Sandow Birk, "American Qur'an" (Liveright, 2015)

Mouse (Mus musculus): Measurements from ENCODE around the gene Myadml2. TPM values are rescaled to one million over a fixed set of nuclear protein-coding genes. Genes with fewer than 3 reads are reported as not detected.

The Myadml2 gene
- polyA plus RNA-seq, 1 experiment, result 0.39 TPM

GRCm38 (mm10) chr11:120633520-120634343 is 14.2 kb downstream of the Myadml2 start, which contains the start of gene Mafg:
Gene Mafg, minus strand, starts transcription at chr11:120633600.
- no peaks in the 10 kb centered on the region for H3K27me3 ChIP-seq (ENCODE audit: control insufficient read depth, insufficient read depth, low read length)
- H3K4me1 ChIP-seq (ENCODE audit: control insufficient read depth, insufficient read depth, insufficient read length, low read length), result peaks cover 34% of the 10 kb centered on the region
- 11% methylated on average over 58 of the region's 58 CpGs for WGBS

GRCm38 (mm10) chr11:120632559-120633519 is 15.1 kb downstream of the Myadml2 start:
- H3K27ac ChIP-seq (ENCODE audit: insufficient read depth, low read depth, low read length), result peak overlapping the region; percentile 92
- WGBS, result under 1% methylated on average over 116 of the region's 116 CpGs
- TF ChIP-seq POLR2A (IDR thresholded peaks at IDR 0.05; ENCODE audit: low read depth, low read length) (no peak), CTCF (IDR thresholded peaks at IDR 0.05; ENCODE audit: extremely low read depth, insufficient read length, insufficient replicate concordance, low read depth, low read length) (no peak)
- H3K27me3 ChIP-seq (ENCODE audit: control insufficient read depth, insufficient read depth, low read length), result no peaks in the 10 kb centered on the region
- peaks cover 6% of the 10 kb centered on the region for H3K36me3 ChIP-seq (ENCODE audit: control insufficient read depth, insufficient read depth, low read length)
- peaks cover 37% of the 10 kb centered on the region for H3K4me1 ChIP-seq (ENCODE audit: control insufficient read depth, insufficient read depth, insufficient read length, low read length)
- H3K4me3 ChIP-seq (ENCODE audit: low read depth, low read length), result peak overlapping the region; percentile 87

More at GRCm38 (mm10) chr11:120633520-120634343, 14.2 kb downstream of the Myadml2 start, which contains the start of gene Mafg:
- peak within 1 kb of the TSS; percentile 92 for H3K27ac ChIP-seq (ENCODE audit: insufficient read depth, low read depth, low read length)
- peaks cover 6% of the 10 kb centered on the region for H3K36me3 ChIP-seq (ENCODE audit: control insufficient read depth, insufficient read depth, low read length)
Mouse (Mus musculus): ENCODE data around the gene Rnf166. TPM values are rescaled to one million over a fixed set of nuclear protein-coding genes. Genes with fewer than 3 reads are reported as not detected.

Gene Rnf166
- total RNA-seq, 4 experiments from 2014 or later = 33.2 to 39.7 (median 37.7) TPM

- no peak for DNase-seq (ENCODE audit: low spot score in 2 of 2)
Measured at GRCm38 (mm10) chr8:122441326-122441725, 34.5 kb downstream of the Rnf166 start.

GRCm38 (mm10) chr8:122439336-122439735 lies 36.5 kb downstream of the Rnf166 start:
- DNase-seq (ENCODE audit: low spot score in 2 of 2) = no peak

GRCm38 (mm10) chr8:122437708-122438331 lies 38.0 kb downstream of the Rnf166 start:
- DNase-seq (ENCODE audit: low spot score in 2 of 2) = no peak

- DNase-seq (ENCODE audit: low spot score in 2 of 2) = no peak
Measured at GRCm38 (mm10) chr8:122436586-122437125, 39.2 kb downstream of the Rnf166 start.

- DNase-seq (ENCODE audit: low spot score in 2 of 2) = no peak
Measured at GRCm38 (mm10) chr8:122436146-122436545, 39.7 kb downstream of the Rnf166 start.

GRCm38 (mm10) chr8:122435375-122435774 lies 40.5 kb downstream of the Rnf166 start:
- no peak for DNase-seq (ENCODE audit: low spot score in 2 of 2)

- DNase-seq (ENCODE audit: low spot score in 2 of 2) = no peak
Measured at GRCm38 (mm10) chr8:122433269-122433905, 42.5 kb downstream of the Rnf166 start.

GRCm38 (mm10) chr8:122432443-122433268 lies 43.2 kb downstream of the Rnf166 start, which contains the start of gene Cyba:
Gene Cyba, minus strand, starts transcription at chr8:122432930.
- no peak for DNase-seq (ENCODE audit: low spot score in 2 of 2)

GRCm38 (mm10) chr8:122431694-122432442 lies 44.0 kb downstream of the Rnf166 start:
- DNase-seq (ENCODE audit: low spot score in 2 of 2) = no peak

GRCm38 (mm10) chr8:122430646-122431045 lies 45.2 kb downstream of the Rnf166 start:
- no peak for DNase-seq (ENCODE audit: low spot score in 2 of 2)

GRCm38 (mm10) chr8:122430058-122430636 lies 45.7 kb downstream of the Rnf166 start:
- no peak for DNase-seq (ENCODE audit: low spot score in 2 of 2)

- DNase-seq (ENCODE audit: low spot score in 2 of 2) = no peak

Could the Qur'an--understood, according to Muslims, as the verbatim word of God in Arabic--acquire a nationality? Specifically, could it be American? And written in English? Contemporary visual artist Sandow Birk's American Qur'an (Liveright, 2015) raises these questions and many more. The groundbreaking and subversive project draws on multiple English translations, which Birk synthesizes to produce his own hand-written American graffiti-style translation. On top of that, every single page of the over-sized coffee table book contains meticulous illustrations of everyday American life, ranging from celebration to tragedy. As a commentary on both the Qur'an as well as American culture, moreover, the provocative visuals offer the reader a way to connect a book from 7th-century Arabia to 21st-century American cities, landscapes, challenges, and humanity. Given the herculean task that Birk accomplishes, it perhaps comes as no surprise that it took him nearly a decade to complete. Beyond the illustrations and translation, American Qur'an also contains essays from Reza Aslan (UC Riverside), Zareena Grewal (Yale), and Iftikhar Dadi (Cornell), which help to contextualize the project. As for Birk himself, he offers no commentary aside from a brief acknowledgements section; this lack of explanation thus challenges the reader to draw conclusions based on the primary source itself. Additionally, because many of the illustrations have no ostensibly straightforward connection to the text, readers have the opportunity to search for meaning in the pictures, which typical translations of the Qur'an cannot present. At the end of the day, American Qur'an is sure to spark conversations and make waves among a wide variety of people, including artists and academics (within Islamic studies and beyond), as well as other curious minds wishing to know more about the Qur'an.

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